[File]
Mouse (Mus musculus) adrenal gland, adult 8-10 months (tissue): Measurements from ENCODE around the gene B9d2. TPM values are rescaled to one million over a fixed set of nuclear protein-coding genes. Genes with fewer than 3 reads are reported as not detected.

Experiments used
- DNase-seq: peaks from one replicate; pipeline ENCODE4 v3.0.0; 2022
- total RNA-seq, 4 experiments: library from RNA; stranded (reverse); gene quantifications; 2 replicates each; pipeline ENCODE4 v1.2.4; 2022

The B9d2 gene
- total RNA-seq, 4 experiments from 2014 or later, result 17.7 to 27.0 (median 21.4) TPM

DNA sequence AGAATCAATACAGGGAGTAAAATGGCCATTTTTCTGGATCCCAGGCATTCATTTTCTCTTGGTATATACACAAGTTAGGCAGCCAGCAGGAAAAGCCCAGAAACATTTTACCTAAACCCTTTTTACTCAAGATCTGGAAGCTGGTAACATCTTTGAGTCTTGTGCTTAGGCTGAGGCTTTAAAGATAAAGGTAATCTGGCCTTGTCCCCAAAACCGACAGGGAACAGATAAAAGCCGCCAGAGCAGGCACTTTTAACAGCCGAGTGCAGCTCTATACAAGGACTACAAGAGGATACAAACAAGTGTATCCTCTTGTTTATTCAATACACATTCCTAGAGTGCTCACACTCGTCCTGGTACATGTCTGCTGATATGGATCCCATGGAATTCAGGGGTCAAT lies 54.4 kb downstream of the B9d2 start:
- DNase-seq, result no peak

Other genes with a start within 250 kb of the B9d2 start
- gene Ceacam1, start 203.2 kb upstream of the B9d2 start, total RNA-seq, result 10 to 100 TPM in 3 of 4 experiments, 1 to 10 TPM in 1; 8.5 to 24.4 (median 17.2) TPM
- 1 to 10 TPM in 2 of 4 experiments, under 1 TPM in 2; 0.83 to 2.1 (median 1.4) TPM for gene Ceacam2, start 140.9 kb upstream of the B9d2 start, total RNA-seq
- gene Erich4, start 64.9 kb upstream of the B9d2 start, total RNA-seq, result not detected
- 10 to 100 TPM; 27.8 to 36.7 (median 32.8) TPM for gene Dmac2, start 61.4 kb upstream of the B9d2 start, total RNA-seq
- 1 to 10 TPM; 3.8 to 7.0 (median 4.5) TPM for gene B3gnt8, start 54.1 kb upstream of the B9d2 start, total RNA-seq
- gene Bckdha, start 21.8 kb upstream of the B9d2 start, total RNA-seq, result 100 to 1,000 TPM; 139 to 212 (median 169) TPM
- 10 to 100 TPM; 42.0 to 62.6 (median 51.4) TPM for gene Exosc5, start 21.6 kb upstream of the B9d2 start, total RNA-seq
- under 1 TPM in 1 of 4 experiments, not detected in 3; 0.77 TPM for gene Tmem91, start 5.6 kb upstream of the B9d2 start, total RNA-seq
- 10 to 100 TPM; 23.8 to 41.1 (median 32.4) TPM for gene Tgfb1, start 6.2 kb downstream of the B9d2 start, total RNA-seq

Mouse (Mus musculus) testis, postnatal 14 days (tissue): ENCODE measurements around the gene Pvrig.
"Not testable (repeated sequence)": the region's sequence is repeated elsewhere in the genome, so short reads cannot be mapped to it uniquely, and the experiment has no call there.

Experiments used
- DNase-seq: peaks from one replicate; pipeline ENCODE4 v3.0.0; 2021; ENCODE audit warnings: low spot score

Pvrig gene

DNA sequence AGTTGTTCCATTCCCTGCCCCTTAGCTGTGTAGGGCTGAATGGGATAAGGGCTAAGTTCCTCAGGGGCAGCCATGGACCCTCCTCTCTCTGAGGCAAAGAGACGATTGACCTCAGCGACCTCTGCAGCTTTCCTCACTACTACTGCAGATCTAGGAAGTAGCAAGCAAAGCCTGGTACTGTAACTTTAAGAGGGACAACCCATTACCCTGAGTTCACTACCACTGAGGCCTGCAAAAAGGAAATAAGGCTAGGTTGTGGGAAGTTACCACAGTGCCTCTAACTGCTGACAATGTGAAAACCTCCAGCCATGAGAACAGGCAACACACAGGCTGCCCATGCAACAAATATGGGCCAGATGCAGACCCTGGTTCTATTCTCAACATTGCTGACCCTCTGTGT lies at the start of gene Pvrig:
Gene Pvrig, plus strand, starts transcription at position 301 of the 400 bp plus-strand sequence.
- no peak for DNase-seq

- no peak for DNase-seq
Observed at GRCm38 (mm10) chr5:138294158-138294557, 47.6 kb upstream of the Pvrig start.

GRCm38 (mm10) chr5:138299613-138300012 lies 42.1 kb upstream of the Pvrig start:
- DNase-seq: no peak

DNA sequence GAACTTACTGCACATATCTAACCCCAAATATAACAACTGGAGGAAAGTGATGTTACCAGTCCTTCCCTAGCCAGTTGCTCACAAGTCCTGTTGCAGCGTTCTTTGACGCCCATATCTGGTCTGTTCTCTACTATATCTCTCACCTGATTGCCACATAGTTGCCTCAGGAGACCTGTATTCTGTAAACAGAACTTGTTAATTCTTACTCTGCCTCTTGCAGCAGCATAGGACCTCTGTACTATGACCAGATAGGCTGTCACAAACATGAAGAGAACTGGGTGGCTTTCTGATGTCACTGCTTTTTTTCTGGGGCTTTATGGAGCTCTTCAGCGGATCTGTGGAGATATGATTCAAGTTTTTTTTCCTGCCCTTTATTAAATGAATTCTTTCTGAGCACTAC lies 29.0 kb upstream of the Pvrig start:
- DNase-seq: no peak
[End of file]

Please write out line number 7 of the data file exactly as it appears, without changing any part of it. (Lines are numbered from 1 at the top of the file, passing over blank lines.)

DNA sequence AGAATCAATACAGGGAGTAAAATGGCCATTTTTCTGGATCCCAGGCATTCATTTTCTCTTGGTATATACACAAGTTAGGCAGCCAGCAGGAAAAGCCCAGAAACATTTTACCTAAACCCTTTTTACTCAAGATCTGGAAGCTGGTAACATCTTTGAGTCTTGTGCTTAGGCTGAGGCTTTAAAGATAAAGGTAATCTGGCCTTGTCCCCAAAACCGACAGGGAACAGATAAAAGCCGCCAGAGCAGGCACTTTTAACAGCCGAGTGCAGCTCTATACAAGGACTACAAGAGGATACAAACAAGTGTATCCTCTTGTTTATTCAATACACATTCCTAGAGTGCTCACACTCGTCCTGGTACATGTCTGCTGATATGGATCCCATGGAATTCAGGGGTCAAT lies 54.4 kb downstream of the B9d2 start: